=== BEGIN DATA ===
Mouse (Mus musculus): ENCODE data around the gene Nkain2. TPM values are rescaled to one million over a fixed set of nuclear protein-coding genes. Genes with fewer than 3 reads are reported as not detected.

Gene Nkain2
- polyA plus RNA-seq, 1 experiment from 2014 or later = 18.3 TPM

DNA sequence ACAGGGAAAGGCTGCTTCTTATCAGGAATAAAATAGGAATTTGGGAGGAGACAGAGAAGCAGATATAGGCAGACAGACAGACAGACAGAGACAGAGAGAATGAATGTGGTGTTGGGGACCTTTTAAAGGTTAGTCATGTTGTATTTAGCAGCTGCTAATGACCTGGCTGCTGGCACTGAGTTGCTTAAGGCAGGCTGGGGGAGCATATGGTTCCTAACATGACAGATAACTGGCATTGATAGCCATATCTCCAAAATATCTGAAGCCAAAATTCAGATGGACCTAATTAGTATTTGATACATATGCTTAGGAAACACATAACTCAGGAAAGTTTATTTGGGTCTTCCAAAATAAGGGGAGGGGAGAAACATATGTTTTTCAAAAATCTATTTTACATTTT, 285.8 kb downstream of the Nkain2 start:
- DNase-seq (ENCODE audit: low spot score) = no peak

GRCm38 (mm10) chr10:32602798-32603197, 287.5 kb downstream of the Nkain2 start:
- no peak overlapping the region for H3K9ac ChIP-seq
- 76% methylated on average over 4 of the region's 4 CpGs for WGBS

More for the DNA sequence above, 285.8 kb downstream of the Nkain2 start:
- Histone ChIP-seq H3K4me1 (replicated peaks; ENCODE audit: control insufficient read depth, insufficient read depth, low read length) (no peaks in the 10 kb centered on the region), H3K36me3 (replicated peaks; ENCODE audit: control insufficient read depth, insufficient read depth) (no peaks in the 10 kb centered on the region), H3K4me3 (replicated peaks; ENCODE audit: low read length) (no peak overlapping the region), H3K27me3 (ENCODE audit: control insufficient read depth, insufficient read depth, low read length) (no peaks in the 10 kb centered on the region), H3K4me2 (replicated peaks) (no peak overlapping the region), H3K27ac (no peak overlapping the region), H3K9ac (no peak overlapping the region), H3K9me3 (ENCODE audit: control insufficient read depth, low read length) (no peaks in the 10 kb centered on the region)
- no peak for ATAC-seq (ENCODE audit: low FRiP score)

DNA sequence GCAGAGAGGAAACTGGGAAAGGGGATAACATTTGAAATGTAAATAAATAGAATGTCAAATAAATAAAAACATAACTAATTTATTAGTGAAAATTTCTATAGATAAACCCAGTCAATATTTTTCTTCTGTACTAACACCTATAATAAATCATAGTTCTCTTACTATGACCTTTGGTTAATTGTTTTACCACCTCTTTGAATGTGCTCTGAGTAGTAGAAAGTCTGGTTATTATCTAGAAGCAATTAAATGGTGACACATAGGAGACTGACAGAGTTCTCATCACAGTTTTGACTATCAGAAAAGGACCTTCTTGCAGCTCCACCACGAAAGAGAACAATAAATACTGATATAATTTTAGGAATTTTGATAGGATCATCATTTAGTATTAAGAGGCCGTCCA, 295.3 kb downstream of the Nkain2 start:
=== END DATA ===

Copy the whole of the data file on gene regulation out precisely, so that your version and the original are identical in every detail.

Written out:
Mouse (Mus musculus): ENCODE data around the gene Nkain2. TPM values are rescaled to one million over a fixed set of nuclear protein-coding genes. Genes with fewer than 3 reads are reported as not detected.

Gene Nkain2
- polyA plus RNA-seq, 1 experiment from 2014 or later = 18.3 TPM

DNA sequence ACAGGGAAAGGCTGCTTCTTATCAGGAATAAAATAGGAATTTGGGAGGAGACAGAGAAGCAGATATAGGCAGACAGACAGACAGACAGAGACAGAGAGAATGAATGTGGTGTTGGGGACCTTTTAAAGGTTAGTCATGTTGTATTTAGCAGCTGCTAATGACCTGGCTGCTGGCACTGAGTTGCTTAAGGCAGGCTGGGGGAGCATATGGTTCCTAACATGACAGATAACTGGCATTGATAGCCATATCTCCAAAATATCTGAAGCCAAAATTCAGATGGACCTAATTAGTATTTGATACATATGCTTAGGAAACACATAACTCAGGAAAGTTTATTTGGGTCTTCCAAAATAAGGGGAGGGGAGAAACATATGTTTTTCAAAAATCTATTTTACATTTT, 285.8 kb downstream of the Nkain2 start:
- DNase-seq (ENCODE audit: low spot score) = no peak

GRCm38 (mm10) chr10:32602798-32603197, 287.5 kb downstream of the Nkain2 start:
- no peak overlapping the region for H3K9ac ChIP-seq
- 76% methylated on average over 4 of the region's 4 CpGs for WGBS

More for the DNA sequence above, 285.8 kb downstream of the Nkain2 start:
- Histone ChIP-seq H3K4me1 (replicated peaks; ENCODE audit: control insufficient read depth, insufficient read depth, low read length) (no peaks in the 10 kb centered on the region), H3K36me3 (replicated peaks; ENCODE audit: control insufficient read depth, insufficient read depth) (no peaks in the 10 kb centered on the region), H3K4me3 (replicated peaks; ENCODE audit: low read length) (no peak overlapping the region), H3K27me3 (ENCODE audit: control insufficient read depth, insufficient read depth, low read length) (no peaks in the 10 kb centered on the region), H3K4me2 (replicated peaks) (no peak overlapping the region), H3K27ac (no peak overlapping the region), H3K9ac (no peak overlapping the region), H3K9me3 (ENCODE audit: control insufficient read depth, low read length) (no peaks in the 10 kb centered on the region)
- no peak for ATAC-seq (ENCODE audit: low FRiP score)

DNA sequence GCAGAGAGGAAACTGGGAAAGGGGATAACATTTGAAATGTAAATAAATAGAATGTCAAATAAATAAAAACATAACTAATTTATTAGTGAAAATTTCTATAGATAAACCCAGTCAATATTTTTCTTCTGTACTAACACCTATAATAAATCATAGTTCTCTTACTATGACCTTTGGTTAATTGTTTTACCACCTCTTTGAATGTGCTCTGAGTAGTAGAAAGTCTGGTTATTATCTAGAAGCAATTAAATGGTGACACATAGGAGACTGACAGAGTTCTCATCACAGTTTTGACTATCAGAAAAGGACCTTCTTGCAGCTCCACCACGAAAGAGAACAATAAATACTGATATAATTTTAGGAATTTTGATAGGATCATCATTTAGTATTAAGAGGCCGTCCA, 295.3 kb downstream of the Nkain2 start: